by Norman Solomon
October 10, 2002
Many news stories and commentaries have marveled at the failure of Democrats to seize the high political ground this fall. With the nation's economic stride continuing to falter under a Republican president, the main opposition party should be cruising for a triumph in the midterm elections. Instead, the Democratic Party may be lucky to hold its own in the House and Senate.
The key problem, we're told, is that Democrats come off second-best as defenders of national security and wielders of military might. Republicans have positioned themselves well to exploit their advantage on such issues when Americans vote on November 5. But we ought to be asking deeper questions about why this situation exists.
No political clash takes place in a vacuum separate from the media din. Yet, to hear countless journalists spin the received political tales, they're merely flies on the wall, noting events in the political arena. That pretense is absurd. The behavior of editors, reporters and pundits is crucial to the big dramas of politics.
In recent days -- despite the outspoken and sometimes courageous positions taken by some members of Congress -- leading Democrats have been shamefully deferential to war planners. If there is an afterlife, the late Americans now weeping at events on Capitol Hill this autumn surely include Sen. Wayne Morse and Rep. Patsy Mink, early opponents of the Vietnam War who refused to put their consciences on hold.
When antiwar Democrats stick their necks out, of course they're targeted by the GOP. But the ferocity of the assaults they undergo is greatly heightened by the dominant militarism of their own party -- and of the news media. Head-patting cliches about freedom to dissent don't make up for the dire shortage of media support for pro-peace positions in the face of fierce propaganda attacks.
No one in Congress better symbolizes the convergence of political opportunism and media pandering than John Kerry. Thirty-one years ago, as a Vietnam veteran, he denounced the war in Southeast Asia. Today, Kerry is gaining distinction among Democrats as one of the prominent hollow men in the Senate.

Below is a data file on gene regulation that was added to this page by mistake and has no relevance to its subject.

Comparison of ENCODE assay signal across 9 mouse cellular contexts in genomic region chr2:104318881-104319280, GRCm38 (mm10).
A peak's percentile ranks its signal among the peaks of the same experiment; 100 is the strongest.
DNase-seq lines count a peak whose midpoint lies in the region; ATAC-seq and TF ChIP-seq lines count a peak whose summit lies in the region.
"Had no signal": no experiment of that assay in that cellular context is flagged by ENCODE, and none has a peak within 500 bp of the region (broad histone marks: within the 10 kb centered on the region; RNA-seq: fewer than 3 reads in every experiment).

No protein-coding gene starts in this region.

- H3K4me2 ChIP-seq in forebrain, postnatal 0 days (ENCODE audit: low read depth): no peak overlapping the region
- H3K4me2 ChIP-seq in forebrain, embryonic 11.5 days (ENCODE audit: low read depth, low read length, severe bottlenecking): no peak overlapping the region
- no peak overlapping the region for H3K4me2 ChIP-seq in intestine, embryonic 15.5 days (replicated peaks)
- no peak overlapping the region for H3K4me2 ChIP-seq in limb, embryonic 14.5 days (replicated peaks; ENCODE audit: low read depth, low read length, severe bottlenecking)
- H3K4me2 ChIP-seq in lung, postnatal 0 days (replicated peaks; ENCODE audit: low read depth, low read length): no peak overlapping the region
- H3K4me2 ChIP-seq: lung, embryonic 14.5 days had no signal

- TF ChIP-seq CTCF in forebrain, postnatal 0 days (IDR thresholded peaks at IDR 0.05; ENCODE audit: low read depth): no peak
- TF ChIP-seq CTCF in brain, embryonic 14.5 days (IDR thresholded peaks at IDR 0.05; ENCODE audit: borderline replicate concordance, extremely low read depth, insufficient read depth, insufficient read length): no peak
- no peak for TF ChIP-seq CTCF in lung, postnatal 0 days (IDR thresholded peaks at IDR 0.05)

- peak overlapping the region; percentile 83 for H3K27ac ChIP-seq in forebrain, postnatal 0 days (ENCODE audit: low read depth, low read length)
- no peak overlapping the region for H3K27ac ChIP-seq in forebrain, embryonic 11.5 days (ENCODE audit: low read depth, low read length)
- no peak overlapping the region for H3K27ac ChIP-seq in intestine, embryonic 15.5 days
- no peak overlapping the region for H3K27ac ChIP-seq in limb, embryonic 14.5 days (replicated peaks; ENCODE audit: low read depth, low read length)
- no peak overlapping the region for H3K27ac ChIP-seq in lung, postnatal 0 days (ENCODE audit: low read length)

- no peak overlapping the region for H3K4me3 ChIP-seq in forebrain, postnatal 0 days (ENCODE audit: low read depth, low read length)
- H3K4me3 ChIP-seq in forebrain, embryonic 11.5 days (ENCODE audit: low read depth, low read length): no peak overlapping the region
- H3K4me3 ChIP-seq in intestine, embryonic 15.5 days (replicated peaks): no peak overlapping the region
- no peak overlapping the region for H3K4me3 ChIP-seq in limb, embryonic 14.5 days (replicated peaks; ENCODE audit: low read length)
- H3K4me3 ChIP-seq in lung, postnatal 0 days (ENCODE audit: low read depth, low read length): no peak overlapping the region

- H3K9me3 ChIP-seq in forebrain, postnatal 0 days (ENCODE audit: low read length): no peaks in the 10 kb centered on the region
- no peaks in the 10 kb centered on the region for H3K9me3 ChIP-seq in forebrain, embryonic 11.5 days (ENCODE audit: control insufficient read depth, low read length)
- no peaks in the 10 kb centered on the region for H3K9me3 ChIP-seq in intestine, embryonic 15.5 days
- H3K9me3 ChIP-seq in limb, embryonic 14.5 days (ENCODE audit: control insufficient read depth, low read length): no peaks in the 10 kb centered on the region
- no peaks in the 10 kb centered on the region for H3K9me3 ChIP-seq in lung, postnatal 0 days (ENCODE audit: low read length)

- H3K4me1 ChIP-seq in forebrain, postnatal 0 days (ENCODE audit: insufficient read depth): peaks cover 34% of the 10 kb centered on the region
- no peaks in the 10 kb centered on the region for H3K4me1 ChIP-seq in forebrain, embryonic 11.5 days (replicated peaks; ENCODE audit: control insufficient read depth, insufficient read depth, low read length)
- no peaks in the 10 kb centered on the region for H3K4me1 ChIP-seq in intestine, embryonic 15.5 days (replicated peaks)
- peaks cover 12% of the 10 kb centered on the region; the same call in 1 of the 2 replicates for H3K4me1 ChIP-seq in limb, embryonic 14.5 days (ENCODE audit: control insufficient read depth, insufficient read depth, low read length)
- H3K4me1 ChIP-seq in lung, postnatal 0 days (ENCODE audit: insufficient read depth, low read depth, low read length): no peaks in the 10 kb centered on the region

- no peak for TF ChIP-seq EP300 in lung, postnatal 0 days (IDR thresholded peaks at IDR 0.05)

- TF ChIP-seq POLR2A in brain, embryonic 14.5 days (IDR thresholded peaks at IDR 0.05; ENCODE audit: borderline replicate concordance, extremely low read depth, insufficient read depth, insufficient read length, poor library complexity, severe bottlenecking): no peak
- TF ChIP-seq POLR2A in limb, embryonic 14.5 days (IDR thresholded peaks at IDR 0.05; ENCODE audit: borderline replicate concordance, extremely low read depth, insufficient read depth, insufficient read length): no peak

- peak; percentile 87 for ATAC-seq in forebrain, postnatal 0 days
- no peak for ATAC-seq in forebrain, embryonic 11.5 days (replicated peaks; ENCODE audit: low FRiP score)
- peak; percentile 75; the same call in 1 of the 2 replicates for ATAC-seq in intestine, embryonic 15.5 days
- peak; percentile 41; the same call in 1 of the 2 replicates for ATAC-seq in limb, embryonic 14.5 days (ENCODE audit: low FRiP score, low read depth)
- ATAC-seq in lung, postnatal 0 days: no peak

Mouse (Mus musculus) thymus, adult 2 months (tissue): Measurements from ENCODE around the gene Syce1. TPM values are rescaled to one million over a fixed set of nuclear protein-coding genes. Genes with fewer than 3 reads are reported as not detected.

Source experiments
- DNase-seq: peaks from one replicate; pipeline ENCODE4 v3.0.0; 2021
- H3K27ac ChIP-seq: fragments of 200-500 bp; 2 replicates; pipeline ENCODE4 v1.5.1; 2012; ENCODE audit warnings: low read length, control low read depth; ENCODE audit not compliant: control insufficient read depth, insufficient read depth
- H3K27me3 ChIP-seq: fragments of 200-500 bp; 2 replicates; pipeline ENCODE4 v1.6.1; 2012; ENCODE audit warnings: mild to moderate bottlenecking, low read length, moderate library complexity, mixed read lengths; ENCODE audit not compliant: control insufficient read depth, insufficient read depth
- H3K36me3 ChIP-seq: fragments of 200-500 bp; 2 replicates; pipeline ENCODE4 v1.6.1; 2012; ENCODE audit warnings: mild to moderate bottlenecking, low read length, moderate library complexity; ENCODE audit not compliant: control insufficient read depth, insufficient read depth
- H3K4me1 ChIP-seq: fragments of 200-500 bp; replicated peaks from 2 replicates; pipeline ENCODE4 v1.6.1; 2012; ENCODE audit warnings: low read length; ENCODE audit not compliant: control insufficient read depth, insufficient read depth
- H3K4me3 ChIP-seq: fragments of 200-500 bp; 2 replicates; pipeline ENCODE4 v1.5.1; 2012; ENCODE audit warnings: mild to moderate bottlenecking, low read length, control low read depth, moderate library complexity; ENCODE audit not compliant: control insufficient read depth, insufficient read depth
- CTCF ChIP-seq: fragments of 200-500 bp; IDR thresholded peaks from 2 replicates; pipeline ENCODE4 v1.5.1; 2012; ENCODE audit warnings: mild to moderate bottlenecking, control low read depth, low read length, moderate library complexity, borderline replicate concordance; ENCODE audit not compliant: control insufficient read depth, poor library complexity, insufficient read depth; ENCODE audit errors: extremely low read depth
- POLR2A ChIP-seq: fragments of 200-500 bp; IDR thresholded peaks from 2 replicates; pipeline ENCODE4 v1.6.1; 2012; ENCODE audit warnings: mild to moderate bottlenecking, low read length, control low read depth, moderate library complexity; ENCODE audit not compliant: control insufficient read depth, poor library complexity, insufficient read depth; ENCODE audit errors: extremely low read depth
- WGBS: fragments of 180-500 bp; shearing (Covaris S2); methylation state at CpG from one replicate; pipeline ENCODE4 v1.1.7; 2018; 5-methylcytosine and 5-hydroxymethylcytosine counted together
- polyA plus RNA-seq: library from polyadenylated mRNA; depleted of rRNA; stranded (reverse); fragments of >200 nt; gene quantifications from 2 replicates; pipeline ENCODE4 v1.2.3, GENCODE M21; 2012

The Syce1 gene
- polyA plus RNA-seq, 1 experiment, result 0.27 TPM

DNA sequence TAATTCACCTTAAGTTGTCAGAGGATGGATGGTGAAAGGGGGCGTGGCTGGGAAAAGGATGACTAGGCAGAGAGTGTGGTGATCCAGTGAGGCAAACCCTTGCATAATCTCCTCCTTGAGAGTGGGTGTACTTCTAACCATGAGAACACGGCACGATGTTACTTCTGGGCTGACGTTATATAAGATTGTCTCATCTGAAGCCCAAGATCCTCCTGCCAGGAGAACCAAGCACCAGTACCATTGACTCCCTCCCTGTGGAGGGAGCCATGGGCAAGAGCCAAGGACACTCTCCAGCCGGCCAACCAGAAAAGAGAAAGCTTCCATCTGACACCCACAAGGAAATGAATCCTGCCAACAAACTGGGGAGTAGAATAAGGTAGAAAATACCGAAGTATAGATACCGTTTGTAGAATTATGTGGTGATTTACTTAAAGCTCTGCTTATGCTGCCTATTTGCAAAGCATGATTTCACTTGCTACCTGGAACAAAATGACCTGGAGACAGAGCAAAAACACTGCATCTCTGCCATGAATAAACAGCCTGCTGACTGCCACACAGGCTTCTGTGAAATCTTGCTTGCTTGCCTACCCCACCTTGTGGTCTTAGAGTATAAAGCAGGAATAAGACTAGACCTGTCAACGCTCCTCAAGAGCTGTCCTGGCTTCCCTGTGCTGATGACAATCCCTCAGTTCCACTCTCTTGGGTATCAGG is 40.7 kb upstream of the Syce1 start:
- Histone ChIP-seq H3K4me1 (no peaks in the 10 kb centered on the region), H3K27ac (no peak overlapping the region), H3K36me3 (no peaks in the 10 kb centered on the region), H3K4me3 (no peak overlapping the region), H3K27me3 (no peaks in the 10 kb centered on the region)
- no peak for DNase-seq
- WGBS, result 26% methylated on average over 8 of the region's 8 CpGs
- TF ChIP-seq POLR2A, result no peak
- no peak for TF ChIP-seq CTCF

It was no surprise on October 9 when Sen. Kerry announced that he would vote for the pro-war resolution. Gearing up for a presidential run in 2004, he never seems to miss an opportunity to make his peace with the next U.S.-led war, as if to cleanse himself from the taint of past principles.
A week before his announcement, Kerry appeared for an hour on MSNBC's "Hardball" program. With a backdrop of earnest young cadets at The Citadel, the graying senator burnished his warrior persona.
"Soldiers who love each other and really fight for each other as much as for anything else, I think that that's what we want to make certain is what happens if and when we go into Iraq," Kerry said. "I'm prepared to go. I think people understand that Saddam Hussein is a danger. But you want to go maximizing your capacity for victory, not beginning with deficits. That's one of the lessons of Vietnam."
Millions of Americans actively opposed the Vietnam War because it was morally wrong, not because it wasn't being won. But these days, while drawing lessons from that conflagration, Kerry goes out of his way to tout a more media-palatable imperative -- "maximizing your capacity for victory."
In essence, like most Democrats in Congress, the junior senator from Massachusetts keeps trying to have it both ways -- sounding notes of restraint while helping to open the floodgates for a horrendous war. Pieties about democratic procedures spiced the red meat that Kerry spent much of the hour throwing out to the uniformed crowd and the national TV audience.
But in the race to the bloody bottom, Democrats will not be able to keep up with the GOP. By failing to challenge the momentum toward mass slaughter, Kerry and like-minded "liberals" are forfeiting their souls without appreciable political benefit. Because much of its base is inclined to be antiwar, the Democratic Party cannot hope to be united while staying on a path of "me too" militarism.
Inside the amphitheater in Philadelphia at the 2000 Republican National Convention, I was struck by the blood-curdling joy that delegates expressed when speakers voiced enthusiasm for past and future wars. The Democrats will never be able to equal such mind-numbing fervor for military madness. It's tragic that so many seem to be trying.
Norman Solomon's latest book is The Habits of Highly Deceptive Media. His syndicated column focuses on media and politics. Email: firstname.lastname@example.org